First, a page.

The moovel lab, an interdisciplinary team of the moovel Group, has published its new project ‘Flights to Rome’. For the first time ever, the entire global mobility network comprising air and road infrastructure is displayed in a single image, the ‘Flights to Rome’ data visualization.
Do all roads lead to Rome? This question inspired the moovel lab team and underpins its ‘Roads to Rome’ project (roadstorome.moovellab.com, December 2015) and ‘ Flights to Rome’ successor project (flightstorome.moovellab.com). While ‘Roads to Rome’ traces land arteries, ‘Flights to Rome’ integrates the third dimension: mobility in the sky.
The team combined OpenStreetMap data with the worldwide flight network to visualize the global road and air traffic mobility network. The moovel lab team used this data as the basis for a worldwide intermodal routing graph in order to realistically calculate the fastest combined air and road route. The result is a visualization that, for the first time, shows the journey from A to Rome across the entire planet.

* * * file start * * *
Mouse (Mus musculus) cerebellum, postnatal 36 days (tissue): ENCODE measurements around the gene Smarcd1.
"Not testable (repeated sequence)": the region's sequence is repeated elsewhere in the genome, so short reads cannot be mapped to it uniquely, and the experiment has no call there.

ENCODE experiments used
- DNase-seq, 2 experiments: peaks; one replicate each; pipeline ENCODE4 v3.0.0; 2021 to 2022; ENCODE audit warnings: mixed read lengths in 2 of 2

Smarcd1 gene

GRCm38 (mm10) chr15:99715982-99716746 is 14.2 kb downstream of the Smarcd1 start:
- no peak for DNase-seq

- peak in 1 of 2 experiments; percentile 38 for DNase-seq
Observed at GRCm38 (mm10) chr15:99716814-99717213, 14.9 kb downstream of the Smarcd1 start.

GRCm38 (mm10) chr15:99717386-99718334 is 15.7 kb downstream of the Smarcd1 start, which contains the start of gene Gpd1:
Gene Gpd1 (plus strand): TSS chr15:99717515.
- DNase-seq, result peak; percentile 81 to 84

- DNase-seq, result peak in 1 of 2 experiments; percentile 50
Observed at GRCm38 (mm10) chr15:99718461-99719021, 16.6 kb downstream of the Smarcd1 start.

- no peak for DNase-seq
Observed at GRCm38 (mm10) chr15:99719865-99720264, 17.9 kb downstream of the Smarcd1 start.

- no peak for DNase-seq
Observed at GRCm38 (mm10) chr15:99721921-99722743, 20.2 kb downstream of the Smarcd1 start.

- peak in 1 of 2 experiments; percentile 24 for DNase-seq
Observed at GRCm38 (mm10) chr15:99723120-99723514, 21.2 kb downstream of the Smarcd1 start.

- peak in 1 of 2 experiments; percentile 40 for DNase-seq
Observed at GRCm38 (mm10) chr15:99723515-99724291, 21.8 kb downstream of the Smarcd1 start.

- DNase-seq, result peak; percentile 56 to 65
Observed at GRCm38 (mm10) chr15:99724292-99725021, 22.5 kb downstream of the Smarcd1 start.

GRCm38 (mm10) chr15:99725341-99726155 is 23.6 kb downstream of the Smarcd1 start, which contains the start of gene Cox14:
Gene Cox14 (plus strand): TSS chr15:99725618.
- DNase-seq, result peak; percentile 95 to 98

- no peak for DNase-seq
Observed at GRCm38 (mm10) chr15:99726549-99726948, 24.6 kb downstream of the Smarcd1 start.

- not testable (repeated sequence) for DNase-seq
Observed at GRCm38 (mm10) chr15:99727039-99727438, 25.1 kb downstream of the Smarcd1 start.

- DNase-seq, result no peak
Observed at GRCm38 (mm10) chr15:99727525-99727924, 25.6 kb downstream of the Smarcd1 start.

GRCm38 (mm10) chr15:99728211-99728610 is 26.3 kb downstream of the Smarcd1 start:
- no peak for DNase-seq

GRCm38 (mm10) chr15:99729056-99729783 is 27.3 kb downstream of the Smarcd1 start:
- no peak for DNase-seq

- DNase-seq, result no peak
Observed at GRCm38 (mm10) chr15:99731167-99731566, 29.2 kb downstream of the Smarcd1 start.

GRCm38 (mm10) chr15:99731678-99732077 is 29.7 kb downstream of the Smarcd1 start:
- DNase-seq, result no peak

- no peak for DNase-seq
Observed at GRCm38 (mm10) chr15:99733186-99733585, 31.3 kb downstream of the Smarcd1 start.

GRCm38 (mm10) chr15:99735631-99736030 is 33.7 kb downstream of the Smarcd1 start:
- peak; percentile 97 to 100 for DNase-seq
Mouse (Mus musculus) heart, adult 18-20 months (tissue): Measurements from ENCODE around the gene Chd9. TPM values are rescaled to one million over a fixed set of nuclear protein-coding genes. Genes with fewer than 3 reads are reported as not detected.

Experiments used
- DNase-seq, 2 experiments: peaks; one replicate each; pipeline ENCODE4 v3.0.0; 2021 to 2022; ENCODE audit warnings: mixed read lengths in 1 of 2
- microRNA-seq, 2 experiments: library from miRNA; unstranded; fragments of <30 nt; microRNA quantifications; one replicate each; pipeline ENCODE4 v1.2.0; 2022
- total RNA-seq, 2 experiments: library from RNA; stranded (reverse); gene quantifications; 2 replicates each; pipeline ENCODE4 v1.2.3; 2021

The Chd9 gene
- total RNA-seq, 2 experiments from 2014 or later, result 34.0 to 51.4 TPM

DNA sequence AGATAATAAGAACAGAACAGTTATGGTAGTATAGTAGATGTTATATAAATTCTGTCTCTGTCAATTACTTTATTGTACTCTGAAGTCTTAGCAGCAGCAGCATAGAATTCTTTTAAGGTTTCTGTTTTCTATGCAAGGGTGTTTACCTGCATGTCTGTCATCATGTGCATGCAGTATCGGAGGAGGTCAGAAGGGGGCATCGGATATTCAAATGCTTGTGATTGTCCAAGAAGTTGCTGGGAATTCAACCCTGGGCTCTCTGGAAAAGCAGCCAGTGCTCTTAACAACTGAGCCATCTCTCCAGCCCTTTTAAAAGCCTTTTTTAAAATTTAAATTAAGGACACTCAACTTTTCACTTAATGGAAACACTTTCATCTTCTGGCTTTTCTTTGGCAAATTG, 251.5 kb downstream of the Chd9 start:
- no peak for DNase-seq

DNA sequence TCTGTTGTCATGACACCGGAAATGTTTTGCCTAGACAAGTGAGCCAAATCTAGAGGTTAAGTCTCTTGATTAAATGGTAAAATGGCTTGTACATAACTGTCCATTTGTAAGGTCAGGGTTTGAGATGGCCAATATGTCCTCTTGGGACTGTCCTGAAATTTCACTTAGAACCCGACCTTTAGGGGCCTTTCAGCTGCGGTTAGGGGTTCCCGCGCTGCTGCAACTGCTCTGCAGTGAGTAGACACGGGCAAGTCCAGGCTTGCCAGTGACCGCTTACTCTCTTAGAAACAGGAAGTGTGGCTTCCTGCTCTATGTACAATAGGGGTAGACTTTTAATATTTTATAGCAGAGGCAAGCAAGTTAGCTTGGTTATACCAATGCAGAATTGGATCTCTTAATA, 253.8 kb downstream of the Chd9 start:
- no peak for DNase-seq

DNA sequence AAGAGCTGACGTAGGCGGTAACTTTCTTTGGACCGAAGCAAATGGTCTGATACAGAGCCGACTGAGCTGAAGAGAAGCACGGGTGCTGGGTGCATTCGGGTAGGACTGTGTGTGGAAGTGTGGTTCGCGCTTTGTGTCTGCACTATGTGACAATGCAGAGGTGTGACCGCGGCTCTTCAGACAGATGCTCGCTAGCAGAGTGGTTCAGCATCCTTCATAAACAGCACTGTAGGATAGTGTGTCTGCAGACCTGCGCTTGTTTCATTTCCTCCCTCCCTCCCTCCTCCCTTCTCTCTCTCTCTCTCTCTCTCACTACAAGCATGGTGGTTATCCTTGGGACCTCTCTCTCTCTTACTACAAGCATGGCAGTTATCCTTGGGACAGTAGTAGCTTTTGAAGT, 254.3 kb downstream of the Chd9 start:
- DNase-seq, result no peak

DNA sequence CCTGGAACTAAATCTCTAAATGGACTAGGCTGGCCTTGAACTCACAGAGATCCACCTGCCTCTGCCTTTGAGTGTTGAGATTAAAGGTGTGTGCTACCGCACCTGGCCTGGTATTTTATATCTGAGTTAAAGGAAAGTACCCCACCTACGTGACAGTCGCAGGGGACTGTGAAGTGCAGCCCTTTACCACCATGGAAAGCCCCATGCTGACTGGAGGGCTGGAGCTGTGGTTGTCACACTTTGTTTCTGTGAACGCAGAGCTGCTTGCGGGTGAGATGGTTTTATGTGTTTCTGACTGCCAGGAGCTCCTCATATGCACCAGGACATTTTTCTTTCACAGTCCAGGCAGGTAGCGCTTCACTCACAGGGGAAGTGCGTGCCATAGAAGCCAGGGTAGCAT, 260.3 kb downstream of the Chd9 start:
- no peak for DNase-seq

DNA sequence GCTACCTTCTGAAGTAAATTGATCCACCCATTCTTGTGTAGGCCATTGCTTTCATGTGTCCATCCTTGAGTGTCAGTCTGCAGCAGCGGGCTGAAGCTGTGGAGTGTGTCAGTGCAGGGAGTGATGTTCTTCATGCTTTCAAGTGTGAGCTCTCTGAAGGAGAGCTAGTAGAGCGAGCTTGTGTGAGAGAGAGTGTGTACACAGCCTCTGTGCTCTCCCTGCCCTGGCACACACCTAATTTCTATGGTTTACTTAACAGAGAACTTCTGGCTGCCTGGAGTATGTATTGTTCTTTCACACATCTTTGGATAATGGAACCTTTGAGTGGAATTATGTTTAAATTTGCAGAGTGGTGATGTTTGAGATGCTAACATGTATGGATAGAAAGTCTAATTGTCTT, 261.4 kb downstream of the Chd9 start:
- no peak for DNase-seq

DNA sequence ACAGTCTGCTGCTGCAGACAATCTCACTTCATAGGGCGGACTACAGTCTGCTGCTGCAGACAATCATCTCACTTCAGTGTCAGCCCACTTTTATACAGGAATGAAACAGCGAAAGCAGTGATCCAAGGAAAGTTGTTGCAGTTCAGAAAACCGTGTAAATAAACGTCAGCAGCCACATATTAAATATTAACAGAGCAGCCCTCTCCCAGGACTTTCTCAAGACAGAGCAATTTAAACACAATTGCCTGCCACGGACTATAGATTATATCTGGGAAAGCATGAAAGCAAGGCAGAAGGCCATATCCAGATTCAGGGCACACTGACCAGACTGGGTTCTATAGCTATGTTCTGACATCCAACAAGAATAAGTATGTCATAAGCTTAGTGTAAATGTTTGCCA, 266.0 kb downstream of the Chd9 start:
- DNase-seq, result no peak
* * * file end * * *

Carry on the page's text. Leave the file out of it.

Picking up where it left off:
“A closer look at the saying ‘All roads lead to Rome’ reveals an interesting mobility proposition that simply begs engagement on a very large scale,” says Benedikt Gross, Design Director at the moovel lab. “With ‘Flights to Rome’ it was possible for the first time to link roads and the flight network intermodally.”
The varied contouring of the arteries is based on a complex algorithm, which takes into account 712,425 starting points with Rome as destination, and 3,573,863 flights. The team also researched Tokyo and New York as destinations. The road data are based on OpenStreetMap (OSM). Similar to the Wikipedia principle, anyone can create and edit map contents in OSM. The flight network is based on flight movements recorded from January 9 to 15, 2017, by the Swedish company Flightradar24.
Roads to Rome won the German Design Award Special 2017 and the Kantar – Information is Beautiful Award 2016.